Ob-Gyn Group Recommends Annual Mammograms in 40s
American College of Obstetricians and Gynecologists Issues Guidelines on Breast Cancer Screening
Age Factor in Breast Cancer Detection
The time interval from when a breast cancer is detectable with mammography to when the cancer grows big enough to cause symptoms is referred to as the sojourn time.
Age is the biggest predictor of sojourn time, with women in their 40s having the shortest average interval of two to 2.4 years, compared to around four years for women in their early 70s.
This means that the window to detect tumors while they are still highly treatable is much shorter for younger women.
In general, women with breast cancers detected at their earliest stage have a 98% survival rate. Survival drops to around 75% for patient with stage II disease and to just 15% for those with stage IV disease, according to the American Cancer Society.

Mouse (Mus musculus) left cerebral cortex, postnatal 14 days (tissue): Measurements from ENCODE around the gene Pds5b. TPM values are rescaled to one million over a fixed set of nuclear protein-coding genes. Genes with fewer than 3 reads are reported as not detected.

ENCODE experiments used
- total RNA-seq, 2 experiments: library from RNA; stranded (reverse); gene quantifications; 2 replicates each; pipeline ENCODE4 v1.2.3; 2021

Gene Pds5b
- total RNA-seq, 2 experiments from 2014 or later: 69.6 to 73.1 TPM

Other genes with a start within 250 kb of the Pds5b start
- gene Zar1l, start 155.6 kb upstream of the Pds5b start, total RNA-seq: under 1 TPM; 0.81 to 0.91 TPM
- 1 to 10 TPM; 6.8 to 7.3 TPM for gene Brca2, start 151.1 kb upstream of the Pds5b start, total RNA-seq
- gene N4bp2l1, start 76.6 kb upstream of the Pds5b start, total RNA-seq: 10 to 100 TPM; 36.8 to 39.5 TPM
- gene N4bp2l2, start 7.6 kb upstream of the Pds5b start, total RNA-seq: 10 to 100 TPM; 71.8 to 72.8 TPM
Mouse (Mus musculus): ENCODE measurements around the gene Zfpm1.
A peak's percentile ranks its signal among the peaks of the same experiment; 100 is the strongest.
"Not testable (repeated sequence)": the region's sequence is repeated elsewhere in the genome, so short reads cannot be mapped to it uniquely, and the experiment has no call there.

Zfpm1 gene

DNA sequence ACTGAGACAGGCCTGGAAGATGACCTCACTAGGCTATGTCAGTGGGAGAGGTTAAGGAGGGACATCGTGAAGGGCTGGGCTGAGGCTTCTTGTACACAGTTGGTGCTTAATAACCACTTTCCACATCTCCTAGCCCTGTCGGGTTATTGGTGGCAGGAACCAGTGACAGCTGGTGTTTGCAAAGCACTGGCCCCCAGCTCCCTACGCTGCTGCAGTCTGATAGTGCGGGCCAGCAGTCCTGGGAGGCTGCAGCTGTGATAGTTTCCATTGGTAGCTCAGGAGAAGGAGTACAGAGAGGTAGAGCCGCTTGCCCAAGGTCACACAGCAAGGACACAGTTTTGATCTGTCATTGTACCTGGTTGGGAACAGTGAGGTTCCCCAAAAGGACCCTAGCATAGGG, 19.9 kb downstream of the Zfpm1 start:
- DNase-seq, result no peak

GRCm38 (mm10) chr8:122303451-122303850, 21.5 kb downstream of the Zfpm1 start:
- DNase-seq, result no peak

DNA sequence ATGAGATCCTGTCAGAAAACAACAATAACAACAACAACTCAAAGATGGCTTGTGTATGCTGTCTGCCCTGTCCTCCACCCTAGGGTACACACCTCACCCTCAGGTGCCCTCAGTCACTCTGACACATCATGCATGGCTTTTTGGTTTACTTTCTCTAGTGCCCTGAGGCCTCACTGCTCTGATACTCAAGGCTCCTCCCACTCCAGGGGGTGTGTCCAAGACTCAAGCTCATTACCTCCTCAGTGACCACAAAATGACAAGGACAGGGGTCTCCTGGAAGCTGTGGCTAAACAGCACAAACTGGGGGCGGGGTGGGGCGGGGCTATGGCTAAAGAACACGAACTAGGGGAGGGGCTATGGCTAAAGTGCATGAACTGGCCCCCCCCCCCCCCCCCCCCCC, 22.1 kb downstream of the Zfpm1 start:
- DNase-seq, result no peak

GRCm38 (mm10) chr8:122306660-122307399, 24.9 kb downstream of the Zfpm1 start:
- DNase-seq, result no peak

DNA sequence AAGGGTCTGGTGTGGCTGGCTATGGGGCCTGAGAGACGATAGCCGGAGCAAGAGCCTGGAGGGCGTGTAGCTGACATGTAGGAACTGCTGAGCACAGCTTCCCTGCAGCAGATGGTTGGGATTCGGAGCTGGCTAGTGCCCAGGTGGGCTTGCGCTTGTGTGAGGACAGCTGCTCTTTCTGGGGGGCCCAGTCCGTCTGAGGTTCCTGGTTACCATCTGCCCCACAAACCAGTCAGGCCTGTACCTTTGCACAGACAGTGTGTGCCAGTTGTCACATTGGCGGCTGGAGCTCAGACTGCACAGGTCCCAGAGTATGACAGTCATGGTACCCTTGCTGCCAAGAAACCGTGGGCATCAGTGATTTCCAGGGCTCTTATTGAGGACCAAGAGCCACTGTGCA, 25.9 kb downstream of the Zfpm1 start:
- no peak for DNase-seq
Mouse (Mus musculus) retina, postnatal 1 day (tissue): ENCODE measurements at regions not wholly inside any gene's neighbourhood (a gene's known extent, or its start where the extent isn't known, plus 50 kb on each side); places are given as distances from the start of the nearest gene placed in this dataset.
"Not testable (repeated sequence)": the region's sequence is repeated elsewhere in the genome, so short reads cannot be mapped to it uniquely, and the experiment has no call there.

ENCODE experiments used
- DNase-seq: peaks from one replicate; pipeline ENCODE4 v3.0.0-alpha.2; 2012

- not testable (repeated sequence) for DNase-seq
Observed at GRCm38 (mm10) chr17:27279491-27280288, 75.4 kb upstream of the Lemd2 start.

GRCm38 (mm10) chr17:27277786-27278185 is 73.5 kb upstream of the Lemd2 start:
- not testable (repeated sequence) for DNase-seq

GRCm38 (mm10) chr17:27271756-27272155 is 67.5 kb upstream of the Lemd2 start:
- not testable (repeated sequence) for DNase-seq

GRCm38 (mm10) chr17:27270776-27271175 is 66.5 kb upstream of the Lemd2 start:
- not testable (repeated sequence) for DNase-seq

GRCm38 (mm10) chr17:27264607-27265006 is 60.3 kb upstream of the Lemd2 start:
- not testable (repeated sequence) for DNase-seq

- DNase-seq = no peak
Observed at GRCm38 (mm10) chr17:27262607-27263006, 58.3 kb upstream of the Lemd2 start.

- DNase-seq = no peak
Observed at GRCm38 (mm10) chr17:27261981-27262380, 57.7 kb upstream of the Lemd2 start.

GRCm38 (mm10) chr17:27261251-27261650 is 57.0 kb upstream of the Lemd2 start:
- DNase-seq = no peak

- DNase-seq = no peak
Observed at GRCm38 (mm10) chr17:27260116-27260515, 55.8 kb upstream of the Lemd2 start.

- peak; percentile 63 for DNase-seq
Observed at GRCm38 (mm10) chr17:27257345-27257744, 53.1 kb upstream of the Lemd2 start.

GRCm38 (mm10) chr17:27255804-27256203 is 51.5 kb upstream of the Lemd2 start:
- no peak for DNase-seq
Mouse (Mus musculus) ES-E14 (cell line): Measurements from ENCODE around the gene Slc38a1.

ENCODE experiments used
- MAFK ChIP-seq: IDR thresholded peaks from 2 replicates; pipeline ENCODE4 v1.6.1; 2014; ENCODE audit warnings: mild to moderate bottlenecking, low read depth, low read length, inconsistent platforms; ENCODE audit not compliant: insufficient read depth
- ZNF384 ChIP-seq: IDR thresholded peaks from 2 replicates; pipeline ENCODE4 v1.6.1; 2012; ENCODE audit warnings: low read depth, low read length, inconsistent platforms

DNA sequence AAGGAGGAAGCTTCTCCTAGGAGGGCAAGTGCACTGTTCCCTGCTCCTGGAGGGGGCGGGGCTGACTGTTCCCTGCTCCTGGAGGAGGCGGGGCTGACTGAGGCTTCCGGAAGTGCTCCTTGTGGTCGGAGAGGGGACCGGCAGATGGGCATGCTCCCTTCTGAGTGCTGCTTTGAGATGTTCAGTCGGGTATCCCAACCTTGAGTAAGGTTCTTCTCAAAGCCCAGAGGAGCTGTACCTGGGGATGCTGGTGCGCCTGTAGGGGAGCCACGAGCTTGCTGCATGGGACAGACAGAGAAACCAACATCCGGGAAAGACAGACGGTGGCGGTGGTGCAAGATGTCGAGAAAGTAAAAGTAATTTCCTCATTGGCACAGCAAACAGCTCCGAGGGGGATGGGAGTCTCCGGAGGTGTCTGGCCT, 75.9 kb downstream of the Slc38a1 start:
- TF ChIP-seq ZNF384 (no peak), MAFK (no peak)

ACOG continues to recommend that women 40 and older with an average risk of breast cancer have annual manual breast exams performed by a doctor. Manual exams are recommended every one to three years for women between the ages of 20 and 39.
The group no longer recommends routine monthly breast self-exams, which were not very effective. Instead, ACOG is promoting breast self-awareness -- the idea that when women understand the normal appearance and feel of their breasts they can recognize suspicious changes more quickly.
Lauren Cassell, MD, who is chief of breast surgery at New York's Lenox Hill Hospital, applauds ACOG's move to simplify the mammography screening message to women in their 40s.
"There has been a lot of confusion since the USPSTF guidelines came out," she tells WebMD. "I've had [younger] patients ask me if they can still get screened."
While she understands the arguments against screening women in their 40s every year, Cassell says the benefits of mammogram screening are obvious to doctors like her who treat breast cancer patients every day.
"We see plenty of patients in their 40s whose cancers were found solely through mammography," she says. "I understand that for many women screening is stressful. But I'm not willing to throw younger women with breast cancer under the bus because some women will be stressed out."